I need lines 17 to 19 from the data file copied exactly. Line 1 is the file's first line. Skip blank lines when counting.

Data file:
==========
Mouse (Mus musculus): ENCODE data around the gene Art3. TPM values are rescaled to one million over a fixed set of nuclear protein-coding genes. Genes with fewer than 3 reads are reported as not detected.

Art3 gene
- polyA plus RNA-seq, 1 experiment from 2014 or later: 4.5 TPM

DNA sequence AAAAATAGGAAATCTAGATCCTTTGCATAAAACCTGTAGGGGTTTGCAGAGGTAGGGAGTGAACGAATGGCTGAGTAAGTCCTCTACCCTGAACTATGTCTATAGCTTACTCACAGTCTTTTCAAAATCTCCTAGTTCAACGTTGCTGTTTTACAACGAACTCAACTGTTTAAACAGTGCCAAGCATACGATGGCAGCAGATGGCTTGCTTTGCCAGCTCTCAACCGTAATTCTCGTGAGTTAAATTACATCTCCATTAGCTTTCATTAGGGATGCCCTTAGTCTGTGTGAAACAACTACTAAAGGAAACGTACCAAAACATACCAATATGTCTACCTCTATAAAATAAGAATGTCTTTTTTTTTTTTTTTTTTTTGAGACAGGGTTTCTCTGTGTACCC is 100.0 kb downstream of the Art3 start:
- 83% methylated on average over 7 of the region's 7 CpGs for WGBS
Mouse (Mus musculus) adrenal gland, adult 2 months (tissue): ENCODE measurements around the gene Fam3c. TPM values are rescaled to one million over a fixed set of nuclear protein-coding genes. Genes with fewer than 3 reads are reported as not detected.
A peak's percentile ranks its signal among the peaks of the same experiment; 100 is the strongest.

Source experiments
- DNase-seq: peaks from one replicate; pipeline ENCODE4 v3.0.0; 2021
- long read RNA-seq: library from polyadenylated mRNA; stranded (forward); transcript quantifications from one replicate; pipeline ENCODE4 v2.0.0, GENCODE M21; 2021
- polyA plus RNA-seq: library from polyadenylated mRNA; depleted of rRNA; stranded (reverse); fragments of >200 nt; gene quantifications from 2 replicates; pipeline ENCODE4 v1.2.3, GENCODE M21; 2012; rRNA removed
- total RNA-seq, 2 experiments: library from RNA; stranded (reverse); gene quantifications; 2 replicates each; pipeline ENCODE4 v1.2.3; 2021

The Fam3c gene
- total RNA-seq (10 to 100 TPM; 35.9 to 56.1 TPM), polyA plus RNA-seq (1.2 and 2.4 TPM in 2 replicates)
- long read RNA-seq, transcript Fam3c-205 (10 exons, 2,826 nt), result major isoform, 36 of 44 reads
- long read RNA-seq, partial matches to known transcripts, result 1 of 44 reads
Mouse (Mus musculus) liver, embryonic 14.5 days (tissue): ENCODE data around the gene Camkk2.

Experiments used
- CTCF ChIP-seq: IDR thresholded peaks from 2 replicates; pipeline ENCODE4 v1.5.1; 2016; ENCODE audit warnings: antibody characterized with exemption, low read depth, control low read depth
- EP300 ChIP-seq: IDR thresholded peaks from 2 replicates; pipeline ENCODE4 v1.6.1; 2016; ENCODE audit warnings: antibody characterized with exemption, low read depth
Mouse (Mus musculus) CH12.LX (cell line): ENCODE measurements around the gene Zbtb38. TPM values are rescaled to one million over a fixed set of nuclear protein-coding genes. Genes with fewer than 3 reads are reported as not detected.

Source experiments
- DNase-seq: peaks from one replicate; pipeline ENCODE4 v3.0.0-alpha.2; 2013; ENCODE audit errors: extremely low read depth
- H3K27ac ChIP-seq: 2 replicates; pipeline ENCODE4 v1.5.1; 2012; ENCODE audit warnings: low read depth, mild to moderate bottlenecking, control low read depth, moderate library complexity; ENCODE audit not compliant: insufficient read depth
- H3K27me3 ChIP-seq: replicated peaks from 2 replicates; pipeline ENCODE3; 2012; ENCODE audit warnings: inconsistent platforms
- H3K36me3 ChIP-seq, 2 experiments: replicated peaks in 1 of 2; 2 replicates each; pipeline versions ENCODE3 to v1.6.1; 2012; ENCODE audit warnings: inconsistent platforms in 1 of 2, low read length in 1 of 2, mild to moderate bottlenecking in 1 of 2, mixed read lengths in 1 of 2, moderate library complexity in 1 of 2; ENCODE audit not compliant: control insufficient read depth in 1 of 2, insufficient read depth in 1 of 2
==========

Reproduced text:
Mouse (Mus musculus) liver, embryonic 14.5 days (tissue): ENCODE data around the gene Camkk2.

Experiments used
- CTCF ChIP-seq: IDR thresholded peaks from 2 replicates; pipeline ENCODE4 v1.5.1; 2016; ENCODE audit warnings: antibody characterized with exemption, low read depth, control low read depth